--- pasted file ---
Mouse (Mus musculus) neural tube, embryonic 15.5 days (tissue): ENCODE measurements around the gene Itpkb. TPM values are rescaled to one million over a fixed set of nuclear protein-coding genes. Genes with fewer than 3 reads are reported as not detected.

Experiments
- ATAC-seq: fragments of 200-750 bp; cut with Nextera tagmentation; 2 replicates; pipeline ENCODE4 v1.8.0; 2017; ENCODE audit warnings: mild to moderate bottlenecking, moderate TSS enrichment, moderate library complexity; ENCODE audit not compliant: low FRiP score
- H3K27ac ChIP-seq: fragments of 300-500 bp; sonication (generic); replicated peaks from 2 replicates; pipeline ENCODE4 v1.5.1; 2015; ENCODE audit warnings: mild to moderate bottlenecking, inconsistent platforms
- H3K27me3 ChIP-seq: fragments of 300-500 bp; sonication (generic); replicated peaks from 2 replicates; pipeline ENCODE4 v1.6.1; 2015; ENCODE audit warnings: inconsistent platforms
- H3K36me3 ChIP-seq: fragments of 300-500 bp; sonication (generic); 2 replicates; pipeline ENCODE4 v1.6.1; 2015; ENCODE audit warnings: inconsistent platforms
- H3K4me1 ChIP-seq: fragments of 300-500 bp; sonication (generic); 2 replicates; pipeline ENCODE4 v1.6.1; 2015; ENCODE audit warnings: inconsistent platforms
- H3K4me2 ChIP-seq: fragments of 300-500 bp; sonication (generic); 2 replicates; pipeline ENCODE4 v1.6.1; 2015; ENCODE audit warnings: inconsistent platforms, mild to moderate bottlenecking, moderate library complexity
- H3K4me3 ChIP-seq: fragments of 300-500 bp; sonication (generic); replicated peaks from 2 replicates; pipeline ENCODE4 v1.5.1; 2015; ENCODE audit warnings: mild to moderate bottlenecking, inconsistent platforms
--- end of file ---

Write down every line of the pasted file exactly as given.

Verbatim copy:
Mouse (Mus musculus) neural tube, embryonic 15.5 days (tissue): ENCODE measurements around the gene Itpkb. TPM values are rescaled to one million over a fixed set of nuclear protein-coding genes. Genes with fewer than 3 reads are reported as not detected.

Experiments
- ATAC-seq: fragments of 200-750 bp; cut with Nextera tagmentation; 2 replicates; pipeline ENCODE4 v1.8.0; 2017; ENCODE audit warnings: mild to moderate bottlenecking, moderate TSS enrichment, moderate library complexity; ENCODE audit not compliant: low FRiP score
- H3K27ac ChIP-seq: fragments of 300-500 bp; sonication (generic); replicated peaks from 2 replicates; pipeline ENCODE4 v1.5.1; 2015; ENCODE audit warnings: mild to moderate bottlenecking, inconsistent platforms
- H3K27me3 ChIP-seq: fragments of 300-500 bp; sonication (generic); replicated peaks from 2 replicates; pipeline ENCODE4 v1.6.1; 2015; ENCODE audit warnings: inconsistent platforms
- H3K36me3 ChIP-seq: fragments of 300-500 bp; sonication (generic); 2 replicates; pipeline ENCODE4 v1.6.1; 2015; ENCODE audit warnings: inconsistent platforms
- H3K4me1 ChIP-seq: fragments of 300-500 bp; sonication (generic); 2 replicates; pipeline ENCODE4 v1.6.1; 2015; ENCODE audit warnings: inconsistent platforms
- H3K4me2 ChIP-seq: fragments of 300-500 bp; sonication (generic); 2 replicates; pipeline ENCODE4 v1.6.1; 2015; ENCODE audit warnings: inconsistent platforms, mild to moderate bottlenecking, moderate library complexity
- H3K4me3 ChIP-seq: fragments of 300-500 bp; sonication (generic); replicated peaks from 2 replicates; pipeline ENCODE4 v1.5.1; 2015; ENCODE audit warnings: mild to moderate bottlenecking, inconsistent platforms